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Before biodiesel was coolBefore biodiesel was cool

The Center for Soy Innovation in Jefferson City, Mo., will use the renewable fuel to heat a portion of its building.

Mindy Ward

March 18, 2020

1 Min Read
Gary Wheeler, Missouri Soybean Association CEO
SOY POWER: Gary Wheeler, Missouri Soybean Association CEO, is excited that biodiesel will heat a portion of the new Center for Soy Innovation in Jefferson City, Mo.Mindy Ward

It’s been almost 30 years since the Missouri Soybean Merchandising Council became the first group to invest checkoff dollars into biodiesel research. Today, the state is a national leader, ranking fourth in biodiesel production capacity and second in overall production.

Biodiesel provides a 15% price support for commodity soybeans. A 2015 University of Missouri report shows the value of soybean oil increases about $75 per acre when it is processed into biodiesel. Missouri is home to eight biodiesel plants that produce about 200 million gallons of the renewable fuel per year. This fuel is not only used to power vehicles, but also heat homes and businesses.

This year, the new Center for Soy Innovation in Jefferson City, Mo., will put biodiesel to work by heating a portion of the building using a biofuel oil furnace. Missouri Soybean Association CEO Gary Wheeler takes us inside the center for a peek at the utility room to explain the process.


About the Author(s)

Mindy Ward

Editor, Missouri Ruralist

Mindy resides on a small farm just outside of Holstein, Mo, about 80 miles southwest of St. Louis.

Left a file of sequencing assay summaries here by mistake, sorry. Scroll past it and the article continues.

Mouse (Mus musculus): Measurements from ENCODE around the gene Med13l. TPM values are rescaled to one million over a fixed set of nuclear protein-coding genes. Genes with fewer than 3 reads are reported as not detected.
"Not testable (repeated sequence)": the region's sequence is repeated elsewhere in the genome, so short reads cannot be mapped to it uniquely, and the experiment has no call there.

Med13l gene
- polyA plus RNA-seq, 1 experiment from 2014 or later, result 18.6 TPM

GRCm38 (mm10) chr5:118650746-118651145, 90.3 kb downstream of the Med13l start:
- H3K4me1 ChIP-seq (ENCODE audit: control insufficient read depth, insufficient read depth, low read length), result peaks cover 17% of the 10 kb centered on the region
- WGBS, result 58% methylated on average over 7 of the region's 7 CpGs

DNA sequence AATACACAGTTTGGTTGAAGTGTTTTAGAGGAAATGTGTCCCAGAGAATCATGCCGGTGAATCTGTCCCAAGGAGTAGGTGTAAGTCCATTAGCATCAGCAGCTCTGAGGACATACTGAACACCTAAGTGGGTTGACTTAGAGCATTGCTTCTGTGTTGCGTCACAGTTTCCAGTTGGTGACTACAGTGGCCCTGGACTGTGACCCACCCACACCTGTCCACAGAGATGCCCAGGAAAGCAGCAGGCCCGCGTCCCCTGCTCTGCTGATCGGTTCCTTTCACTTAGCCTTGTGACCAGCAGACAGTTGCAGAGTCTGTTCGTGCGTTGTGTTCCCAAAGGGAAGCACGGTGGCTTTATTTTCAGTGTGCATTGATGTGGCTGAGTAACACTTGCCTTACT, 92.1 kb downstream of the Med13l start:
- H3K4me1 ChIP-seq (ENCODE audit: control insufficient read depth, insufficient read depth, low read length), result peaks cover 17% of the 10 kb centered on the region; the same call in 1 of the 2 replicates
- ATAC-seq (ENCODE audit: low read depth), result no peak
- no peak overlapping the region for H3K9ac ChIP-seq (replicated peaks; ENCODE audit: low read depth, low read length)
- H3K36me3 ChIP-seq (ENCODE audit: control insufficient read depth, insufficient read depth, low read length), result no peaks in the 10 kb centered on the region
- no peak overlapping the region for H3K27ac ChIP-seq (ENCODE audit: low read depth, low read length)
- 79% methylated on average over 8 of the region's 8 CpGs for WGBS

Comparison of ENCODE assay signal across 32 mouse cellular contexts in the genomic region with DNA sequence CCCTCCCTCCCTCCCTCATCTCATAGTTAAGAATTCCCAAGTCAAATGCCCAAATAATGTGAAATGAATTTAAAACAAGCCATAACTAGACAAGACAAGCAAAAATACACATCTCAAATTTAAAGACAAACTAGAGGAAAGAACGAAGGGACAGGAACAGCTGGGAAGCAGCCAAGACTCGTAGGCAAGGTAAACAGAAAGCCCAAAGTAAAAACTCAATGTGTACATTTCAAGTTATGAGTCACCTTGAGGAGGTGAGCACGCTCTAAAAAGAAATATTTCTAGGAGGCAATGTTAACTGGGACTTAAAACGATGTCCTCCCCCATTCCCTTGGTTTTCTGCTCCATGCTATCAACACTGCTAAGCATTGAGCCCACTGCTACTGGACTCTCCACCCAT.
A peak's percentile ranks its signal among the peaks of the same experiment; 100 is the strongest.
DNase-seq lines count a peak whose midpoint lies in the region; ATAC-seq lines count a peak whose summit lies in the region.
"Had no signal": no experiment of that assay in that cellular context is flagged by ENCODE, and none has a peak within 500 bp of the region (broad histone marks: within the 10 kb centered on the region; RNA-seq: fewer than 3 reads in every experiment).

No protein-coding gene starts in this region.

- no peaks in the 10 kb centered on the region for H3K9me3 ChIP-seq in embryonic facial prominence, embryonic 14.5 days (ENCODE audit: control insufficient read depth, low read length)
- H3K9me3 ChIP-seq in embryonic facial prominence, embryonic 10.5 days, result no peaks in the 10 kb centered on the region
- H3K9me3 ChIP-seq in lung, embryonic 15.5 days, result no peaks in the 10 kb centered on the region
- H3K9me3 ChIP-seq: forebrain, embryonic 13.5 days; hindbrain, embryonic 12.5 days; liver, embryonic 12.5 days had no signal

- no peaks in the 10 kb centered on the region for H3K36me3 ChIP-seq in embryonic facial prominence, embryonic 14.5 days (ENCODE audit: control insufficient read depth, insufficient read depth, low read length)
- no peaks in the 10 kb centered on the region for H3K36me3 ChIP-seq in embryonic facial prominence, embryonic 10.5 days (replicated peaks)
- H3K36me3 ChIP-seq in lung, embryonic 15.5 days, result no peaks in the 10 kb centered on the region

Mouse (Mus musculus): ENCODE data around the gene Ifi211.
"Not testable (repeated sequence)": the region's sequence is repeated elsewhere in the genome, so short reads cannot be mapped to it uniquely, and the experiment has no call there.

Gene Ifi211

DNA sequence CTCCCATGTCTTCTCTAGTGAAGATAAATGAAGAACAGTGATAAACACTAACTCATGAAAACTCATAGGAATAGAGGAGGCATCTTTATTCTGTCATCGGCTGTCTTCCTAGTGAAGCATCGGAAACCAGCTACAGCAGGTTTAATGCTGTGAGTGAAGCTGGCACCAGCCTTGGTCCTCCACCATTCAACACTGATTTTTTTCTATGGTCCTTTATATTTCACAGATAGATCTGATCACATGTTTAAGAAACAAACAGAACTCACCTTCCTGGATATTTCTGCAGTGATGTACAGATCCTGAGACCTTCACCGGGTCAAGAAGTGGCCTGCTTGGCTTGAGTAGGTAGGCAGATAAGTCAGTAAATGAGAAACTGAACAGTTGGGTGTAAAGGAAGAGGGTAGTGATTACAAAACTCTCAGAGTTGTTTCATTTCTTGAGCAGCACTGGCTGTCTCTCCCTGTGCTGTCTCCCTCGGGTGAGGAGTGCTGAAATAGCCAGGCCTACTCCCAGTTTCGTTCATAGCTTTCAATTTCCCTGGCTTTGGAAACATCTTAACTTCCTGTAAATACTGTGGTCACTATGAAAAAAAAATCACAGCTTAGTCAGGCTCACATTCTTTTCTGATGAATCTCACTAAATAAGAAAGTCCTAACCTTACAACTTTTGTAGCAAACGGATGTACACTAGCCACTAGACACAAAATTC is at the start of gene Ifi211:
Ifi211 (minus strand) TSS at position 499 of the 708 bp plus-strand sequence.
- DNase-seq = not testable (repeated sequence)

After graduating from the University of Missouri-Columbia with a bachelor’s degree in agricultural journalism, she worked briefly at a public relations firm in Kansas City. Her husband’s career led the couple north to Minnesota.

There, she reported on large-scale production of corn, soybeans, sugar beets, and dairy, as well as, biofuels for The Land. After 10 years, the couple returned to Missouri and she began covering agriculture in the Show-Me State.

“In all my 15 years of writing about agriculture, I have found some of the most progressive thinkers are farmers,” she says. “They are constantly searching for ways to do more with less, improve their land and leave their legacy to the next generation.”

Mindy and her husband, Stacy, together with their daughters, Elisa and Cassidy, operate Showtime Farms in southern Warren County. The family spends a great deal of time caring for and showing Dorset, Oxford and crossbred sheep.

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